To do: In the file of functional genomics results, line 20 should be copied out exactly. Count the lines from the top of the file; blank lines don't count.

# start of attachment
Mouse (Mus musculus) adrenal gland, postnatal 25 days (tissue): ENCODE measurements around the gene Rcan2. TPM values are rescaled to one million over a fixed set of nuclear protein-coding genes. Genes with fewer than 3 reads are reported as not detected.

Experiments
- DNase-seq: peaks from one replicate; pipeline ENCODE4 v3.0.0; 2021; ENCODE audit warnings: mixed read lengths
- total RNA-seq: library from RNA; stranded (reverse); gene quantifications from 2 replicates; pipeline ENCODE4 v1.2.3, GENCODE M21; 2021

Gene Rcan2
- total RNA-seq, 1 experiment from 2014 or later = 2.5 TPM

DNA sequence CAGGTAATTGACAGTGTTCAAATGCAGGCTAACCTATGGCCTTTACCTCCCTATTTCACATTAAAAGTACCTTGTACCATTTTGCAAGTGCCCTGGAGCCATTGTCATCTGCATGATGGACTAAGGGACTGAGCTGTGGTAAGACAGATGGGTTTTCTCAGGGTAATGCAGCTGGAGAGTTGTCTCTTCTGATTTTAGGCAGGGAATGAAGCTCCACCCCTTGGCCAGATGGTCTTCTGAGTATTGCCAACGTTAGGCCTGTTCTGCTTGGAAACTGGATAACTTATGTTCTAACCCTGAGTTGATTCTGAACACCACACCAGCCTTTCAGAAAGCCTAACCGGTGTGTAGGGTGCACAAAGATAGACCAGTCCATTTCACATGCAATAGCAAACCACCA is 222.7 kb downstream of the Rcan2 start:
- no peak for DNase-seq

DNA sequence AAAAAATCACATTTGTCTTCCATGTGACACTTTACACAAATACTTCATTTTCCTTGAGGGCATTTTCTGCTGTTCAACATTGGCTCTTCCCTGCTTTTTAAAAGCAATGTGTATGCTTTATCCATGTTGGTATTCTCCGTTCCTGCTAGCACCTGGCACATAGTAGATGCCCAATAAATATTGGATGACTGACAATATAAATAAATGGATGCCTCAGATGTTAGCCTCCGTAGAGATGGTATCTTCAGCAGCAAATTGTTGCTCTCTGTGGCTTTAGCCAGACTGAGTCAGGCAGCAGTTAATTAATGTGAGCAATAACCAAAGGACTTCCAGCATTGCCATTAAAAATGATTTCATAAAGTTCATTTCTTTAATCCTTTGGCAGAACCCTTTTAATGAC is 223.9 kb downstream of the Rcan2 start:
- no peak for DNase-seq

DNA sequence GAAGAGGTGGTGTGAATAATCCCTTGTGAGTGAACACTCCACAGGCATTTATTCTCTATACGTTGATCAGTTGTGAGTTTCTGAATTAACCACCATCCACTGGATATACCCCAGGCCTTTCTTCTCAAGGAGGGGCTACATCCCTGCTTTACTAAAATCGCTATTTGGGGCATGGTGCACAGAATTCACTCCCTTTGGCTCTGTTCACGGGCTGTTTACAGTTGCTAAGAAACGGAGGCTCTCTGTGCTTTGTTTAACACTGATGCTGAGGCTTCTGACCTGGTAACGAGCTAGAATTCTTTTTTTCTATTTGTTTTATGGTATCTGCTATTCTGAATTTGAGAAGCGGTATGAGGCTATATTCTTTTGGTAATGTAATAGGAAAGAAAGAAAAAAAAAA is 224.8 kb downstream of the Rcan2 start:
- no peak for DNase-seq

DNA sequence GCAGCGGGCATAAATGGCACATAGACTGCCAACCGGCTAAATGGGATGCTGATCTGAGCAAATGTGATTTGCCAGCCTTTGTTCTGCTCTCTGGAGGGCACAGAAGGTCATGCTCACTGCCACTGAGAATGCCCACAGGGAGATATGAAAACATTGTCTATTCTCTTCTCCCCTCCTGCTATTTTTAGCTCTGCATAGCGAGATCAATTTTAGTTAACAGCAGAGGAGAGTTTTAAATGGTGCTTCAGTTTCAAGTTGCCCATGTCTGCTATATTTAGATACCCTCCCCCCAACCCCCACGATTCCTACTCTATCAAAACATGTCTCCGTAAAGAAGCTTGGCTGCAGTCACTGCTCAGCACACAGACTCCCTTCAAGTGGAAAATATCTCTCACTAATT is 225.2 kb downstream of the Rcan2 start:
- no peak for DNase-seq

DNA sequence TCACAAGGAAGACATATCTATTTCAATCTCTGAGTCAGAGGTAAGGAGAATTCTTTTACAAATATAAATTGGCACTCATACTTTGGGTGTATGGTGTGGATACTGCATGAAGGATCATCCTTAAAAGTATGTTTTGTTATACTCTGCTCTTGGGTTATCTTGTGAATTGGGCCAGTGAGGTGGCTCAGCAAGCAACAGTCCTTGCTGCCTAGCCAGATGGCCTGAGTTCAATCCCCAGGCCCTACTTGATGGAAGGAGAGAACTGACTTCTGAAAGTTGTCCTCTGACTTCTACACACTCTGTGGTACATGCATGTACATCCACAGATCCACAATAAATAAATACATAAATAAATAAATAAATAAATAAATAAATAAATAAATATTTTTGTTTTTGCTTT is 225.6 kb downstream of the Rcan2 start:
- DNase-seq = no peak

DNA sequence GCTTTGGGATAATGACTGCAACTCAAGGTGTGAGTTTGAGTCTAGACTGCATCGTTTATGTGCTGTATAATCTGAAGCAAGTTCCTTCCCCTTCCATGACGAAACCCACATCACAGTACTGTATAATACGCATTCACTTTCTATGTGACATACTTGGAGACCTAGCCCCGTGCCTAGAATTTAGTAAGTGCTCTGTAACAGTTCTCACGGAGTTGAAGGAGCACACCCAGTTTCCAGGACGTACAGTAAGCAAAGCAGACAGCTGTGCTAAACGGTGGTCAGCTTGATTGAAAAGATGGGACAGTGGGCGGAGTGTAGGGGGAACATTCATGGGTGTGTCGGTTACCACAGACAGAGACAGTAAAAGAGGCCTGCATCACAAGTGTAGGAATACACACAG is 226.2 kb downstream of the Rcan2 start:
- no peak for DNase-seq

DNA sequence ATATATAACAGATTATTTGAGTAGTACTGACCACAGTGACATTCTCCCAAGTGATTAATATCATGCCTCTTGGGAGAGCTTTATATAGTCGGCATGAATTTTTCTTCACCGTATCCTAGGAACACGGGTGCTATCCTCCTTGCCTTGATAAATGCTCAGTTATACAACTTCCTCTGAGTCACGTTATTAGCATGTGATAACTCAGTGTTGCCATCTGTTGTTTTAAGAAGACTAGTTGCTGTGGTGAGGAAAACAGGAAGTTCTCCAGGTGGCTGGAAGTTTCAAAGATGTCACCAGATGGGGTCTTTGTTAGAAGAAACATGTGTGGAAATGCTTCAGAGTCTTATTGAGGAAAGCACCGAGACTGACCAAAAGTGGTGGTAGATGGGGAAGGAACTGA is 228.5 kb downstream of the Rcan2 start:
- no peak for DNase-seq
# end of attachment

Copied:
- no peak for DNase-seq